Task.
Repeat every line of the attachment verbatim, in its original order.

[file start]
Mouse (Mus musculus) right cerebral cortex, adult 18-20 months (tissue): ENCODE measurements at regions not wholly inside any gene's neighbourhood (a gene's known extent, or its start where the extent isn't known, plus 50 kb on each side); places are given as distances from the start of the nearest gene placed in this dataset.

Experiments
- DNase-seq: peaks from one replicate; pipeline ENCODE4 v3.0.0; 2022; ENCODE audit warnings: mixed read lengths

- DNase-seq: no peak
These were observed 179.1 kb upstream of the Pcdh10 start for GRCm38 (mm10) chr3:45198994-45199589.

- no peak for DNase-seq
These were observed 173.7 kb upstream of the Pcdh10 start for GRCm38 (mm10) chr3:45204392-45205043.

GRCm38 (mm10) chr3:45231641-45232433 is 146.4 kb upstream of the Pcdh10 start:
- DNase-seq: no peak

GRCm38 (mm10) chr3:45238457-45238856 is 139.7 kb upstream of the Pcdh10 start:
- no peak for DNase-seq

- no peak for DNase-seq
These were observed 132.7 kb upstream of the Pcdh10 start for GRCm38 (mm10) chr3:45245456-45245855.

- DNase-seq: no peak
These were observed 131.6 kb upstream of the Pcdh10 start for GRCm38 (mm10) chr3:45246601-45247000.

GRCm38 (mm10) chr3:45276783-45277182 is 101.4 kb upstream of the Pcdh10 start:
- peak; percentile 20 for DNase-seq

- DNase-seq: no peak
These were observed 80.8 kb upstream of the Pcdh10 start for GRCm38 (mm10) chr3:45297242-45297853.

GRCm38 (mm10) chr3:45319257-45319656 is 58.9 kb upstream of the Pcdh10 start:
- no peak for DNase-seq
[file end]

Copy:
Mouse (Mus musculus) right cerebral cortex, adult 18-20 months (tissue): ENCODE measurements at regions not wholly inside any gene's neighbourhood (a gene's known extent, or its start where the extent isn't known, plus 50 kb on each side); places are given as distances from the start of the nearest gene placed in this dataset.

Experiments
- DNase-seq: peaks from one replicate; pipeline ENCODE4 v3.0.0; 2022; ENCODE audit warnings: mixed read lengths

- DNase-seq: no peak
These were observed 179.1 kb upstream of the Pcdh10 start for GRCm38 (mm10) chr3:45198994-45199589.

- no peak for DNase-seq
These were observed 173.7 kb upstream of the Pcdh10 start for GRCm38 (mm10) chr3:45204392-45205043.

GRCm38 (mm10) chr3:45231641-45232433 is 146.4 kb upstream of the Pcdh10 start:
- DNase-seq: no peak

GRCm38 (mm10) chr3:45238457-45238856 is 139.7 kb upstream of the Pcdh10 start:
- no peak for DNase-seq

- no peak for DNase-seq
These were observed 132.7 kb upstream of the Pcdh10 start for GRCm38 (mm10) chr3:45245456-45245855.

- DNase-seq: no peak
These were observed 131.6 kb upstream of the Pcdh10 start for GRCm38 (mm10) chr3:45246601-45247000.

GRCm38 (mm10) chr3:45276783-45277182 is 101.4 kb upstream of the Pcdh10 start:
- peak; percentile 20 for DNase-seq

- DNase-seq: no peak
These were observed 80.8 kb upstream of the Pcdh10 start for GRCm38 (mm10) chr3:45297242-45297853.

GRCm38 (mm10) chr3:45319257-45319656 is 58.9 kb upstream of the Pcdh10 start:
- no peak for DNase-seq